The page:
The 87th Academy Awards are only a week away, which means everybody is arguing about which films, actors, directors, DPs, etc. deserve to walk away with that coveted golden statue. One hotly debated topic is which film should win for Best Film Editing -- the nominees being American Sniper, Boyhood, The Grand Budapest Hotel, The Imitation Game, and Whiplash, the latter being a bit of a favorite.
But what makes a film's editing worthy of an Oscar? Better yet, what makes editing -- good? Or bad? Oscar-winning editors, as well as this year's contenders, William Goldenberg (The Imitation Game) and frequent collaborators Joel Cox and Gary Roach (American Sniper) explain to Variety what they think good and bad editing is, as well as how editors are, in a way, instruments of mind control.
The way Goldenberg, Cox, and Roach describe good editing reminds me of Invisible Boy from Mystery Men: his superpower in the film is invisibility, but he can only become invisible when no one is looking at him. The same idea goes for good editing -- the power can only be harnessed when no one is looking or paying attention to it.
The key here is that the best, most powerful editing is hidden, or as Cox says, a great edit is an "edit you don't see." Of course, there are times when editing draws attention to itself to accentuate a moment, an atmosphere, a tone, or emotion, but in general, editing is supposed to go unnoticed in service to the story. Like Goldenberg says:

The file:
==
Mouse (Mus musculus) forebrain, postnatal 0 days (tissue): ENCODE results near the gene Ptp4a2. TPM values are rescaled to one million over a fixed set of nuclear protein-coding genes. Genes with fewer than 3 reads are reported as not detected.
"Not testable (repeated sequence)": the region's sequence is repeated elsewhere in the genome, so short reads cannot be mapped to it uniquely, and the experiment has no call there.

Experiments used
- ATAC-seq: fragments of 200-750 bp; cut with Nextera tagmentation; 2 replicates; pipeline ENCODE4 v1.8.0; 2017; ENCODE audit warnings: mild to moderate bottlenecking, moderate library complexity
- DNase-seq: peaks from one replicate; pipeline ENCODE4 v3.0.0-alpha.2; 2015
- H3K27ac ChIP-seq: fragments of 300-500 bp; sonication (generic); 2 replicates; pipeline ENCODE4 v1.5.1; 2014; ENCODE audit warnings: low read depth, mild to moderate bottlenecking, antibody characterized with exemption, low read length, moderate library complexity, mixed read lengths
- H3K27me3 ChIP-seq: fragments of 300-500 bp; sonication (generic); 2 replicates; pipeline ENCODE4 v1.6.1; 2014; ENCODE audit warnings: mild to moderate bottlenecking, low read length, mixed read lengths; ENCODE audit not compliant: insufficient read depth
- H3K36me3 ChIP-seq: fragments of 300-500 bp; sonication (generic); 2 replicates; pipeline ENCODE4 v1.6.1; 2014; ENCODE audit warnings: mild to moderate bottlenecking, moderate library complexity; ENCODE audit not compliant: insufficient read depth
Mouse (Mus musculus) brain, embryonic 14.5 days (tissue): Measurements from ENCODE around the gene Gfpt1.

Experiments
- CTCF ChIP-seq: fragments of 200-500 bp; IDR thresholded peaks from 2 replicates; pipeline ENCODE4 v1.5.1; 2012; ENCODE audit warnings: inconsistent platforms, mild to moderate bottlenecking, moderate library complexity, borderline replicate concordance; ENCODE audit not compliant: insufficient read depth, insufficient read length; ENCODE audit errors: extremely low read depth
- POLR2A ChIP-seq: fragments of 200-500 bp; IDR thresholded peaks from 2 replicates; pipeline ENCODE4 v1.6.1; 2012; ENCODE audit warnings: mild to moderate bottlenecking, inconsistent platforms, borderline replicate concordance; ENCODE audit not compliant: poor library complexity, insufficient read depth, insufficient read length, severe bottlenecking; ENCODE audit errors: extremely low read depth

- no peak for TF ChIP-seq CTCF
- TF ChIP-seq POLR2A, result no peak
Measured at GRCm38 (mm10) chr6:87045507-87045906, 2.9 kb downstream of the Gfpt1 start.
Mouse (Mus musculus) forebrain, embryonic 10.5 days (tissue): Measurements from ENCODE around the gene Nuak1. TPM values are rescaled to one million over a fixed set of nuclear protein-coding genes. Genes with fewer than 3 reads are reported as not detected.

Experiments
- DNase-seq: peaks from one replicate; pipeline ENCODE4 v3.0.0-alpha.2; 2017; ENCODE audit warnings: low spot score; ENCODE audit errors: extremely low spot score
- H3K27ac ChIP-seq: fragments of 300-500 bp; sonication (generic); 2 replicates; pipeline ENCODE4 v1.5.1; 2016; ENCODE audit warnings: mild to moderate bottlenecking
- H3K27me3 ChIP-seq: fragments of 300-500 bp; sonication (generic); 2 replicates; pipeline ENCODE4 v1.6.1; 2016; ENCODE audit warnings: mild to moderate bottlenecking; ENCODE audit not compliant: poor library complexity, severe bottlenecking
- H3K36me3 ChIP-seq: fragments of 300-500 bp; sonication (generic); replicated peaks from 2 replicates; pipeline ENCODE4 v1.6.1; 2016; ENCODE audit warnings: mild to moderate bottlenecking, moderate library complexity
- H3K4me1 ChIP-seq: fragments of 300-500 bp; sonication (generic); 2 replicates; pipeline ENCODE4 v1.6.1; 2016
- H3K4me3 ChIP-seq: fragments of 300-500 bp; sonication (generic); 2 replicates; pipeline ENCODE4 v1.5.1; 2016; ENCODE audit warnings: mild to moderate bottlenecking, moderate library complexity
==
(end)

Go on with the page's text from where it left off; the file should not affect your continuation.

You're being taken on a journey where you don't feel like, "Why am I seeing this? What is this about? What does this scene mean?" If you have questions like that, probably the editing isn't good.
This insight, though powerful, isn't going to turn you into an overnight editing success. There is so much to learn in terms of visual storytelling -- pacing, film language, montage theory -- techniques that have been invented, used, and transformed for over a century. Editing is no cut and paste job; it's a complicated and intricate art form, but knowing the difference between good and bad editing, especially three Oscar-winners' definition of "good" and "bad", is a great place to start.